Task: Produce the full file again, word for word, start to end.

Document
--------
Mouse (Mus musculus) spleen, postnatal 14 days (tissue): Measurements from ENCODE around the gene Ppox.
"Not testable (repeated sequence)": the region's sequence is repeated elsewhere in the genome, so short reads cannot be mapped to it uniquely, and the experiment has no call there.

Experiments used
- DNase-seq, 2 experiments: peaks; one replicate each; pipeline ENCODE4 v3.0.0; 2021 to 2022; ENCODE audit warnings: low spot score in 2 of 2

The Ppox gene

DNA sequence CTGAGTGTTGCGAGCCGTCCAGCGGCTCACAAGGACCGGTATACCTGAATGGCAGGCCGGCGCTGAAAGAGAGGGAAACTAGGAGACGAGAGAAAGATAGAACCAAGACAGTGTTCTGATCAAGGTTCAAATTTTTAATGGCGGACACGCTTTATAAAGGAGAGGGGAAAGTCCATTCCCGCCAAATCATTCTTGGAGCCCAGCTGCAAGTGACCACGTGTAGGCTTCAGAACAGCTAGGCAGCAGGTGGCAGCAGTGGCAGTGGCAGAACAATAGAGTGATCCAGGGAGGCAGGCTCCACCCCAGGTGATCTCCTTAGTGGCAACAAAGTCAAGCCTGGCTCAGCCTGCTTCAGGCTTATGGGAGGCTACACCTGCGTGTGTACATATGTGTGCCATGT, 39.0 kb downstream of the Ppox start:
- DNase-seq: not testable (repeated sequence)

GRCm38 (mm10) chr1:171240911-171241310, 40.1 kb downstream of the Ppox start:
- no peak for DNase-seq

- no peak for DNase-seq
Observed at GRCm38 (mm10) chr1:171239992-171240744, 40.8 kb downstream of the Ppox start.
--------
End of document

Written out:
Mouse (Mus musculus) spleen, postnatal 14 days (tissue): Measurements from ENCODE around the gene Ppox.
"Not testable (repeated sequence)": the region's sequence is repeated elsewhere in the genome, so short reads cannot be mapped to it uniquely, and the experiment has no call there.

Experiments used
- DNase-seq, 2 experiments: peaks; one replicate each; pipeline ENCODE4 v3.0.0; 2021 to 2022; ENCODE audit warnings: low spot score in 2 of 2

The Ppox gene

DNA sequence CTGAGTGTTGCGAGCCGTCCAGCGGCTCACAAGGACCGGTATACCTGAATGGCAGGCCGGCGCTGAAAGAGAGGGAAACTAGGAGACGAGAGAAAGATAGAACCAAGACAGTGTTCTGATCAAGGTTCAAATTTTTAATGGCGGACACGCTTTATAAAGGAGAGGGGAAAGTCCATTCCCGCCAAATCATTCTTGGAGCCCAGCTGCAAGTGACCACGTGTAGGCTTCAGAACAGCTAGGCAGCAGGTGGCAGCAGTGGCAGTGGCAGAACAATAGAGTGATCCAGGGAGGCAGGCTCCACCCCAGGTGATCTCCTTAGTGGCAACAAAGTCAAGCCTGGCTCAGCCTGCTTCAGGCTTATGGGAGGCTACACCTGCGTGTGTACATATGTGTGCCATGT, 39.0 kb downstream of the Ppox start:
- DNase-seq: not testable (repeated sequence)

GRCm38 (mm10) chr1:171240911-171241310, 40.1 kb downstream of the Ppox start:
- no peak for DNase-seq

- no peak for DNase-seq
Observed at GRCm38 (mm10) chr1:171239992-171240744, 40.8 kb downstream of the Ppox start.